- 40% to Local Governments (identical to existing distribution to local governments)
- 60% to the State Construction Account Fund
- 20% for transit (90% RTA, 10% downstate)
Beginning on July 1, 2020, the Auditor General will be required to conduct an annual audit to provide for additional protections against any transportation diversions from the MFT increase.
Demmer Joins Local Volunteers for Rochelle Park Rebuild
I recently had an opportunity to attend the kick-off event for work to rebuild the playground at Cooper Park in Rochelle. This park is a gem within the Flagg-Rochelle Community Park District, and it was great to see such a large group of community volunteers eager to pitch in and donate their time toward this park improvement. I enjoyed seeing the community come together and show pride in this local park and in their community. I’m shown in this photo with volunteers from IlliniCare, A Medicaid Managed Care Organization, who volunteered their time and talents to the project.
Mark your Calendar for Upcoming Events in the 90th District
Please mark your calendar for the upcoming events I am hosting in the 90th District:
- Tuesday, July 16: Mobile Office Hours: 11:15AM until 12:15PM at Fox Valley Older Adult Services, 1406 Suydam Road in Sandwich
- Tuesday, August 20: Mobile Office Hours: 10:00AM until 11:00AM at Rock River Center, 810 S. 10th Street in Oregon
- Tuesday, September 10: Mobile Office Hours: 10:00AM until 11:00AM at the Hub City Senior Center, 401 Cherry Avenue in Rochelle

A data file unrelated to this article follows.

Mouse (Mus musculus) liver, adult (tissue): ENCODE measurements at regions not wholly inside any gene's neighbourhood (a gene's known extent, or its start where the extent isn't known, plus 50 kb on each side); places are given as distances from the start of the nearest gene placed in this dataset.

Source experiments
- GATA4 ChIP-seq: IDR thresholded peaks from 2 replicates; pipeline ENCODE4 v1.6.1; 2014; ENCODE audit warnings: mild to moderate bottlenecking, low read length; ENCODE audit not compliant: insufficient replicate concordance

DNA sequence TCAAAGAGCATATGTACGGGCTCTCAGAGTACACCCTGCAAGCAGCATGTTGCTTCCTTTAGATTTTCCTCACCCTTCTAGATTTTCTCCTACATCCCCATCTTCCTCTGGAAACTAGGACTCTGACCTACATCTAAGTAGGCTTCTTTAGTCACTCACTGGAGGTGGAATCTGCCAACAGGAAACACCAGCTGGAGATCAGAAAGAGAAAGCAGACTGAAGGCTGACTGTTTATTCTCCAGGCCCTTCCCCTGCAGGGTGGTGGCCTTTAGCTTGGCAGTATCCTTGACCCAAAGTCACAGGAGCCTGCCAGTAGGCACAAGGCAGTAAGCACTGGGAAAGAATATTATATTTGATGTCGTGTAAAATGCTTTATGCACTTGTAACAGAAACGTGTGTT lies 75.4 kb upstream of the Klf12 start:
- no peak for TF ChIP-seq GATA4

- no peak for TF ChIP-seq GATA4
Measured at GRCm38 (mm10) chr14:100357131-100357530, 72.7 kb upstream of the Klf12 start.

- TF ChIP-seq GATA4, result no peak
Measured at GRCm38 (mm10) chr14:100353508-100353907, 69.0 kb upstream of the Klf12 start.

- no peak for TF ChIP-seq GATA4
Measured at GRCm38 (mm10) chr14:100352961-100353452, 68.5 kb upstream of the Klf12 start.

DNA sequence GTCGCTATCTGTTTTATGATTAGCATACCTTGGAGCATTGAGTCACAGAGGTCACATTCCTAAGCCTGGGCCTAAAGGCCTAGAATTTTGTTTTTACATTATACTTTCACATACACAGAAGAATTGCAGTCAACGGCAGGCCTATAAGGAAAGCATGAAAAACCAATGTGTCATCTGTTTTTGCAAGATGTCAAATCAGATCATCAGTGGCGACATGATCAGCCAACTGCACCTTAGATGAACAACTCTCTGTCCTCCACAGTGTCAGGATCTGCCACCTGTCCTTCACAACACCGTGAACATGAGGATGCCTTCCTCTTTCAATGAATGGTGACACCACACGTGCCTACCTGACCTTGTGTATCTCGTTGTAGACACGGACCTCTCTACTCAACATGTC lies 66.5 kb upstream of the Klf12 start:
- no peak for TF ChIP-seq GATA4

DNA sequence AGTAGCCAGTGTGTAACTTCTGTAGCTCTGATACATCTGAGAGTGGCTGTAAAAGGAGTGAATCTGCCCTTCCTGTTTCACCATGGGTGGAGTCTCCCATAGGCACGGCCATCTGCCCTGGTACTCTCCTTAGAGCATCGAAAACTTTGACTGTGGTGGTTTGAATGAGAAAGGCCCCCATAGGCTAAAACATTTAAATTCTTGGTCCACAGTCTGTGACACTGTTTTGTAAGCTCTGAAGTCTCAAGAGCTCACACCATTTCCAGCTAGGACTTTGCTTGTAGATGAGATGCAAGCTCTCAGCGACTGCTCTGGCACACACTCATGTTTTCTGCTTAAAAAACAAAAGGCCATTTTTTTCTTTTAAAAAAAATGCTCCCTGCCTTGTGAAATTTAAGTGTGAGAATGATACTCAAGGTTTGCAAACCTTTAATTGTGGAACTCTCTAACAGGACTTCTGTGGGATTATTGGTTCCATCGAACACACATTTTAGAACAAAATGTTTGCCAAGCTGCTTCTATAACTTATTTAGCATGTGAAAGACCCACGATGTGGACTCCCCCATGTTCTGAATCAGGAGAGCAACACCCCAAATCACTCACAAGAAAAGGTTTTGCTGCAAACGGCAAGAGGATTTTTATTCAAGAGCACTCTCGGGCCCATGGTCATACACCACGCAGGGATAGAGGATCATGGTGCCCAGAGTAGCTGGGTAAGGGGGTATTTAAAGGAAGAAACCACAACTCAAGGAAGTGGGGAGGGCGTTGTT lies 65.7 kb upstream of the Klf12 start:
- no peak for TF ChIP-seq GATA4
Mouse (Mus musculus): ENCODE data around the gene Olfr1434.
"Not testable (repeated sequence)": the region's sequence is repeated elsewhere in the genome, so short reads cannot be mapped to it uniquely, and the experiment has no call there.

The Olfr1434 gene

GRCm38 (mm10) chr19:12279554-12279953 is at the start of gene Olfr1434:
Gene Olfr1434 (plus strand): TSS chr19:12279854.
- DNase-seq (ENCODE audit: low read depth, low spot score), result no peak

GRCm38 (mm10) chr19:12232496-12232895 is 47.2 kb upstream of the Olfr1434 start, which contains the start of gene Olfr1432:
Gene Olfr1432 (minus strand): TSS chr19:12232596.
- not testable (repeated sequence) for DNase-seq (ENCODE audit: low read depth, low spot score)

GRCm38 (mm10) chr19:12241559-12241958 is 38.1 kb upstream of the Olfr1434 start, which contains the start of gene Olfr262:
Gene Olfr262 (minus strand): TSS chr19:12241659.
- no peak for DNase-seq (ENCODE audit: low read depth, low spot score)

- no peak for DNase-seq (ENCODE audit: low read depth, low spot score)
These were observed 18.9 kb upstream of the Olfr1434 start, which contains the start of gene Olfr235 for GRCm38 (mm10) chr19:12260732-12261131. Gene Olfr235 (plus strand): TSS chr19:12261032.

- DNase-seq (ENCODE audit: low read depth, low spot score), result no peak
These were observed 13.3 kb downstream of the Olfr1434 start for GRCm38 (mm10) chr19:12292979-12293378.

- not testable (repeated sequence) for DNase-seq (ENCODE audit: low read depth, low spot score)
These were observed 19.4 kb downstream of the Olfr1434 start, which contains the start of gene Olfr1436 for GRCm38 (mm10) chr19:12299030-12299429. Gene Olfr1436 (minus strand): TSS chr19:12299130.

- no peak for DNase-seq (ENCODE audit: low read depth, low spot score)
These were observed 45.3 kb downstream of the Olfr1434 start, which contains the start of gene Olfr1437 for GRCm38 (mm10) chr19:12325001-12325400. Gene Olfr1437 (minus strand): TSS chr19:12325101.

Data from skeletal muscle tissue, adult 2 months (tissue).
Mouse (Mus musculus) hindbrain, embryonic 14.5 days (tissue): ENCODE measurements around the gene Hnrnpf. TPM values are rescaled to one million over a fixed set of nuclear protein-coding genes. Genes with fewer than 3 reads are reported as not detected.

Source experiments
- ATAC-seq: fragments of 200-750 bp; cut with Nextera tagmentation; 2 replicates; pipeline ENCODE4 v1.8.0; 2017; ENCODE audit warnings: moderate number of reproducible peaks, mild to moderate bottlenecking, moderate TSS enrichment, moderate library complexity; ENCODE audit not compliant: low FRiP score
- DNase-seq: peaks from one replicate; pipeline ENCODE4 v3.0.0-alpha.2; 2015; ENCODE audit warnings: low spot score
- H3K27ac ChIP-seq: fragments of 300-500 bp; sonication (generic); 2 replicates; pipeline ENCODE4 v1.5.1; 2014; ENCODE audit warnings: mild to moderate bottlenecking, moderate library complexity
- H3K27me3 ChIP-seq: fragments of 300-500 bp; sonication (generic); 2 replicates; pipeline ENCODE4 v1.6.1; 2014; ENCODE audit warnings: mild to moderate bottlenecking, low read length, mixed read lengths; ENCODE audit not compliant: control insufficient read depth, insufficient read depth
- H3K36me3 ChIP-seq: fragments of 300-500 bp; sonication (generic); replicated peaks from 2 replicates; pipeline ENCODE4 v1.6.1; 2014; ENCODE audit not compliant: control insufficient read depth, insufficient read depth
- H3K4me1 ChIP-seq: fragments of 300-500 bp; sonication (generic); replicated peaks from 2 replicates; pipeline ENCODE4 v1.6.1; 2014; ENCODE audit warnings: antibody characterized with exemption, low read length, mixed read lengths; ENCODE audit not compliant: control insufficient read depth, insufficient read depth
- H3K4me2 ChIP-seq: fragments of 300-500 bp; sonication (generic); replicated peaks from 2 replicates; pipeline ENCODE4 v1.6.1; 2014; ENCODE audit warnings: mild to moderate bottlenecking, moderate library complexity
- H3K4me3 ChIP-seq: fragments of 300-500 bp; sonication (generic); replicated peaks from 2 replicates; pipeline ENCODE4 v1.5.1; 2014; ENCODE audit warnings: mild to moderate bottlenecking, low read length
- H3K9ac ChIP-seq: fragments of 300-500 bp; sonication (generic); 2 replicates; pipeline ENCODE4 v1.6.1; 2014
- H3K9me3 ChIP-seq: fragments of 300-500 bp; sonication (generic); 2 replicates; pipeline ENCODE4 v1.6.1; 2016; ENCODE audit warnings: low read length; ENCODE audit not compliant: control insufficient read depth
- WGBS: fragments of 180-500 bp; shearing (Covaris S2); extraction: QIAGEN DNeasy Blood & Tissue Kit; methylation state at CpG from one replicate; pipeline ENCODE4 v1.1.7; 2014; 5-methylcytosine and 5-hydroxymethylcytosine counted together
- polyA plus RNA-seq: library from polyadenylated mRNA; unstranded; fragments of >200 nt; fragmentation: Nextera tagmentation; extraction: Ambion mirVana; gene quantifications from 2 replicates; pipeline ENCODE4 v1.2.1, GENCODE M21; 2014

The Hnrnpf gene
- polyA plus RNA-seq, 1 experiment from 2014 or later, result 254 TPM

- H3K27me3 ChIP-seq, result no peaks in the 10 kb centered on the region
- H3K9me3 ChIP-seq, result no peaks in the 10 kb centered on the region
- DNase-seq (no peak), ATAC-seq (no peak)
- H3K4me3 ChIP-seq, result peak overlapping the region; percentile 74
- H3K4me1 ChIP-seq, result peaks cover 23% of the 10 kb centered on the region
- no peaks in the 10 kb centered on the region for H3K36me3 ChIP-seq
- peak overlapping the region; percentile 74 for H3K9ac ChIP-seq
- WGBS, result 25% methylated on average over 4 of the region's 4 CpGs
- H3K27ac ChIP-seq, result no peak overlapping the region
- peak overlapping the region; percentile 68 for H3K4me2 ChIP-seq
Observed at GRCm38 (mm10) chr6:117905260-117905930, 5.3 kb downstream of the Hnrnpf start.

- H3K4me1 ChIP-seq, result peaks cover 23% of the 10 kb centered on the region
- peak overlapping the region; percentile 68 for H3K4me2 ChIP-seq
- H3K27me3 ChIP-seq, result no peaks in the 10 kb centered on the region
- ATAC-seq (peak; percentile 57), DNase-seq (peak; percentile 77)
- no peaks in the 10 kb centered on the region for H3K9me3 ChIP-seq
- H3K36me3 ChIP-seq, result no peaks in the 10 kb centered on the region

- Saturday, September 21: Children’s Health & Safety Expo: 9:00AM until Noon at Reagan Middle School, 620 Division Street in Dixon
Illinois Celebrates 100th Year of Ratification of 19th Amendment
June 10 marked the 100th anniversary of the 19th amendment’s ratification in Illinois. This year I was proud to support HR 96, which recognizes Illinois as a proud leader in the story of women’s suffrage in the United States, and commemorates the 100th anniversary of the 19th amendment’s ratification in Illinois. The 19th amendment forbids the states or the federal government from denying a person the right to vote on the basis of sex. This momentous act opened the door for women to vote for all offices. HR 96 commemorates granting women the right to vote with special attention to Illinois’ proud place in the effort. Illinois is home to storied women’s right advocates and suffragists like Jane Addams, Frances Willard, and Ruth Hanna McCormick.
In 1913, Illinois became the first state east of the Mississippi to grant women the right to vote. When Congress proposed the 19th Amendment in 1919, it was sponsored by Illinois Republican Congressman James Mann. Thanks to the efforts of Ruth Hanna McCormick and Grace Wilbour Trout, Illinois was ready when it was sent to the states on June 4th and on June 10th Illinois became the first state to ratify it. With the help of activists, such as Addams and Trout, and political figures, such as McCormick, the 19th Amendment was ratified nationwide in less than eighteen months.
After the approval of HR 96 earlier this year, copies of the resolution were presented to the Jane Addams Hull-House Museum in Chicago, the Frances Willard House Museum and Archives in Evanston, and the Robert R. McCormick Foundation/Cantigny Park in Wheaton.